The urgent mission of the Foundation Fighting Blindness is to drive the research that will provide preventions, treatments and cures for people affected by retinitis pigmentosa, age-related macular degeneration, Usher syndrome and the entire spectrum of retinal degenerative diseases. The Foundation is a beacon of hope for those affected by these blinding diseases. Join the fight and help us accelerate our mission.
What is a Do It Yourself (DIY) event?
Do it yourself fundraising is an opportunity to combine your commitment with the Foundation Fighting Blindness while creating a positive change in the world. We are here to support you, but you can create your own path and bring your fundraising vision to life. You decide how you will mobilize your friends, family members, and those around you to make an impact for those affected by an inherited retinal disease.
Many different activities can be fundraisers. Some events are large-scale and require lots of planning and support, while others can be carried out individually. Choose something you love! What do you and your friends like to do? Is there a special day you would like to dedicate to the Foundation Fighting Blindness?
Here are a few ideas to get you started:
- Garage sale
- Bake sale/bake off
- Fashion Show
- Car wash
- Benefit Concert
- Bingo night
- Sports tournament (football, softball, dodgeball, ping pong, beep ball)
- House party
- Birthday Party
- Pub Crawl
Foundation Fighting Blindness offers its own online fundraising platform. Users can customize a page with a photo, all the details about your event and share with your family and friends.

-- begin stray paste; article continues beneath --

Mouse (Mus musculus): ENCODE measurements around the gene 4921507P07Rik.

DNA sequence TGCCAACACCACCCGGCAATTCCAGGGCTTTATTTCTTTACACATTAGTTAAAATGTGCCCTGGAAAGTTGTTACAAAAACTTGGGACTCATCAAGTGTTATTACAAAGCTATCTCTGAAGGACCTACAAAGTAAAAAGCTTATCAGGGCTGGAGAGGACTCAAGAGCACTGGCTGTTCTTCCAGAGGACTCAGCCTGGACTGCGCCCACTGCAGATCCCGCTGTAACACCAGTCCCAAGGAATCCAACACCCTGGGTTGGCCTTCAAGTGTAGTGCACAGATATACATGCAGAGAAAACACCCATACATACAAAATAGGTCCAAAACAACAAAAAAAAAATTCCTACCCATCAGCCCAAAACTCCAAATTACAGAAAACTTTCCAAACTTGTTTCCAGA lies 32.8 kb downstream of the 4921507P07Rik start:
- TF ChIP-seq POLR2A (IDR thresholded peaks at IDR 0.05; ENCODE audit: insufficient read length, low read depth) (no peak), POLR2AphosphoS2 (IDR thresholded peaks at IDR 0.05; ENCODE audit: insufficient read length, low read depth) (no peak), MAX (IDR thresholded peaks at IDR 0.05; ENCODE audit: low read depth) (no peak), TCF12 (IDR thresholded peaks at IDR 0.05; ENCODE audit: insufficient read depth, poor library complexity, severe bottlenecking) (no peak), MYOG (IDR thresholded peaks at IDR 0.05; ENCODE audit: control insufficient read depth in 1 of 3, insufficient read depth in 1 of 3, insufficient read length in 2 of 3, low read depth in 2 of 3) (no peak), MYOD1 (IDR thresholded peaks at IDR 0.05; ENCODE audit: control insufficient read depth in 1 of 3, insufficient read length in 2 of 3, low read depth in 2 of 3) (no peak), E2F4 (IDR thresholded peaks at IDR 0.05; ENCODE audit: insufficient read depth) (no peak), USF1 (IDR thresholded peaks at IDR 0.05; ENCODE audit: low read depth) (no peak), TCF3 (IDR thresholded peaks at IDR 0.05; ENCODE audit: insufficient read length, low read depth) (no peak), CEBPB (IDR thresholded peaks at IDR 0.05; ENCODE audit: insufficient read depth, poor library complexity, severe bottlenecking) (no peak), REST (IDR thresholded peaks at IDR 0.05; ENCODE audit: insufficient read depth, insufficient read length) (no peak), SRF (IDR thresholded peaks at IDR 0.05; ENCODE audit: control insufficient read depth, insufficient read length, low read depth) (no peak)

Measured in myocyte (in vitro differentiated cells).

What is your fundraising goal? Setting one will help to motivate you. Think about how your event will raise awareness for inherited retinal diseases and how you can motivate people to participate.
I am interested in starting an event in my community. Where do I begin?
With DIY fundraising, the possibilities are endless. If you have an idea and are ready to get started, register your activity on the website.
Is there a fee for registering my DIY event?
No. You can register your event for free.
Are donations to my fundraiser tax-deductible?
Yes. Funds donated to the Foundation Fighting Blindness are tax-deductible to the fullest extent of the law. Foundation Fighting Blindness is a 501(c)(3) non-profit organization. All donations made directly to the Foundation will receive an acknowledgement from the Foundation Fighting Blindness.
What do I do with cash and checks I receive?
Requesting your supporters to donate online is the easiest way to ensure your fundraiser is credited appropriately and that donors receive an acknowledgement. However, should you receive cash they can be submitted and credited to your fundraiser in a few easy steps:
Consolidate any cash into a check or money order made payable to the Foundation Fighting Blindness
Please send the proceeds from your event to Foundation Fighting Blindness within 30 days after your event. Please mail all checks to:
Foundation Fighting Blindness
6925 Oakland Mills Road, #701